If you are a meat eater, then you are getting all the amino acids you need for collagen production. In fact, meat not only provides the amino acids found in collagen, but it also covers all nine of the essential amino acids too. If you want to cover all of your protein-bases, then meat is the way to go.
Plant-based eaters have to be a bit more mindful, however. There is not a single plant-based food source that contains all of three of the amino acids found in collagen. That being said, plant-based foods do contain glycine, proline, or hydroxyproline, you just need to make sure to eat foods that contain one of each.
So if I eat a lot of meat or take collagen supplements, will my body make even more collagen since I have so many more amino acids available? Won’t this strategy make me look younger?
I wish the simple answer was yes; eat, drink, or pop a collagen supplement and “Super Youth” will result.
But it’s not that easy.
Remember, proteins are made up of different combinations of amino acids. These amino acids are held together by something called peptide bonds, resulting in a long chain known as protein.
When we consume protein, the peptide bonds holding the amino acids together are broken apart by enzymes during digestion. This allows the body to have a supply of various amino acids set aside for future use.
However, how it chooses to re-use those amino acids is up to your body. It may build a new chain of amino acids to make collagen, or it may grab some of those amino acids to serve as a neurotransmitter instead. There are a zillion different combinations of amino acids, and how your body puts them together is not up to you.
So technically, no, you really can’t force your body to make more collagen by providing it an over-abundance of materials to do so.
That being said, scientists have discovered that when collagen protein chains are shortened through a process called hydrolysis, some of the chains remain intact during digestion. This allows them to be absorbed directly into the bloodstream where they stimulate collagen production.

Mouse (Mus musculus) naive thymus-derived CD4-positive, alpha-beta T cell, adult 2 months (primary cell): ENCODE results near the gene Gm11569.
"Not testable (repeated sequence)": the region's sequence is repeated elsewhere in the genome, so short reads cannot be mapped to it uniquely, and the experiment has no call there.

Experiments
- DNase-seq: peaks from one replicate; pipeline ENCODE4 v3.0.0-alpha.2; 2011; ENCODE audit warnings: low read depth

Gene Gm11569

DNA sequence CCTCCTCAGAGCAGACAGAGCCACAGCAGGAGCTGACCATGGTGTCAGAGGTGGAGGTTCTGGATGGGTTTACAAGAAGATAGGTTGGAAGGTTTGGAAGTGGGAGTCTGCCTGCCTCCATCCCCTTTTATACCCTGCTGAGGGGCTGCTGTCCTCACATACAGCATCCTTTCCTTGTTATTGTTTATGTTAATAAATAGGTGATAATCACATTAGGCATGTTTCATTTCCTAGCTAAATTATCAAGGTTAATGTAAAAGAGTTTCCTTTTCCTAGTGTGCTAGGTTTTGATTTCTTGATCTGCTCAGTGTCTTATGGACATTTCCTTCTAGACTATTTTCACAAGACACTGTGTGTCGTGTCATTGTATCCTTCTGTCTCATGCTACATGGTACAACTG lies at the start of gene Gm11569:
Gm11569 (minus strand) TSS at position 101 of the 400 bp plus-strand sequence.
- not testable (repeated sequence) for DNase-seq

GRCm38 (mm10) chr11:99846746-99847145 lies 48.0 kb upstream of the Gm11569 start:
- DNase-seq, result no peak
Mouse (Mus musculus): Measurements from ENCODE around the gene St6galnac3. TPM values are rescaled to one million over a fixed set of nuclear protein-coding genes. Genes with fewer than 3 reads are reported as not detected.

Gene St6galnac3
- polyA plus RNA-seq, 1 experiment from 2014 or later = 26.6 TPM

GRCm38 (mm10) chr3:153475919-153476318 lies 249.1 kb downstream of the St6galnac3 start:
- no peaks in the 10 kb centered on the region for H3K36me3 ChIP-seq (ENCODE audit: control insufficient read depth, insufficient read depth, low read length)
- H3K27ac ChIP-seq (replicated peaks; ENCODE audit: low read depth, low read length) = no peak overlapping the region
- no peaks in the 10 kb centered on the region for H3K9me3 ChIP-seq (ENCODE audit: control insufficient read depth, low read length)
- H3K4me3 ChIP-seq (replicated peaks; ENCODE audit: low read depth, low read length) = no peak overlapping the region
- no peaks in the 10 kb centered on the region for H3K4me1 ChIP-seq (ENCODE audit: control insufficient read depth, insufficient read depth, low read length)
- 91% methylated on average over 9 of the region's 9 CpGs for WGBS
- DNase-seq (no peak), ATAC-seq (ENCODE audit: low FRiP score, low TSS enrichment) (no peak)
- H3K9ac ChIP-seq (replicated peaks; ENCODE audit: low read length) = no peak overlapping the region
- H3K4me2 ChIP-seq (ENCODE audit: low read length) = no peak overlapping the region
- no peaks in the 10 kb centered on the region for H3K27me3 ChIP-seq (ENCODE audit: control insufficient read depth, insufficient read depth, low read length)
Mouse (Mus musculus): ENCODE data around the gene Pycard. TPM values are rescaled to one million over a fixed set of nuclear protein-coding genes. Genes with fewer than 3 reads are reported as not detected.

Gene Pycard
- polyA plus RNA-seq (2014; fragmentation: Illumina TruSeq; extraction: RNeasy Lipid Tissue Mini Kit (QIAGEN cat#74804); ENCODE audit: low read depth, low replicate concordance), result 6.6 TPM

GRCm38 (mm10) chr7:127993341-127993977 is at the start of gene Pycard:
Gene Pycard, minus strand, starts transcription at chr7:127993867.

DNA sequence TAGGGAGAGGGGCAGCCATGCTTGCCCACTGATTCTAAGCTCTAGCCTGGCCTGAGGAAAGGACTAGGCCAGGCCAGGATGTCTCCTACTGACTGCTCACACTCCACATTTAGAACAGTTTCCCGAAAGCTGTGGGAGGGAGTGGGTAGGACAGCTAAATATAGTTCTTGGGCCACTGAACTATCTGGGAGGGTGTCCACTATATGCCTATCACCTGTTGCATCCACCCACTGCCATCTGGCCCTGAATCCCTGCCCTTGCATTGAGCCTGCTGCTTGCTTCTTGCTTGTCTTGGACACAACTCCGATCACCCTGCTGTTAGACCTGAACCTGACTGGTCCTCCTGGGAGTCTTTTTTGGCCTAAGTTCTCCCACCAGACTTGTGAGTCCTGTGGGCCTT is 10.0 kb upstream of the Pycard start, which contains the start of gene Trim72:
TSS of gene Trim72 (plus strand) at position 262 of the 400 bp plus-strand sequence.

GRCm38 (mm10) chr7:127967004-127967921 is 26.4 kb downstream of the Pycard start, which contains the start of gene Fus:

However, while the outlook is good so far, research is still in its infancy. It has not yet been determined exactly how short these protein chains need to be to guarantee they are not broken apart during digestion. It is also unclear how many actually go from the bloodstream to benefit the skin. There simply is not enough concrete evidence to back up supplemented collagen’s “Super Youth” claims. Yet.
So collagen really isn’t the miracle cure I hoped for?
No, probably not. However, the good news is that while we wait for science to determine how beneficial supplemented collagen is, there is no evidence that adding collagen to our diets is harmful. In fact, when we do so we ensure that our bodies are getting all the amino acids it needs to make collagen on its own. Here are some things you might try:
- Add bone broth to your diet (click on the link on how to make your own!), which guarantees you are consuming all the glycine, proline, and hydroxyproline you need since it is derived from collagen itself.
- Use collagen supplements containing “collagen peptides,” “collagen hydrolysate,” or “hydrolyzed collagen.” This means that the collagen has undergone hydrolysis, so it contains the shortened amino acid chains some studies claim are absorbed directly into the bloodstream. Check out these Collagen Peptides and use this discount code: 232708.
- Pay attention to the foods you eat, especially if you are on a plant-based diet. Here is a handy tool that allows you to search for foods containing whatever nutrient you seek.
- Consider using a red light, which provides similar benefits as collagen, but has a little more science to back it up.
So what are your thoughts on collagen? Is it a medical breakthrough or will it have only 15 minutes of fame? Let me know in the comments section below.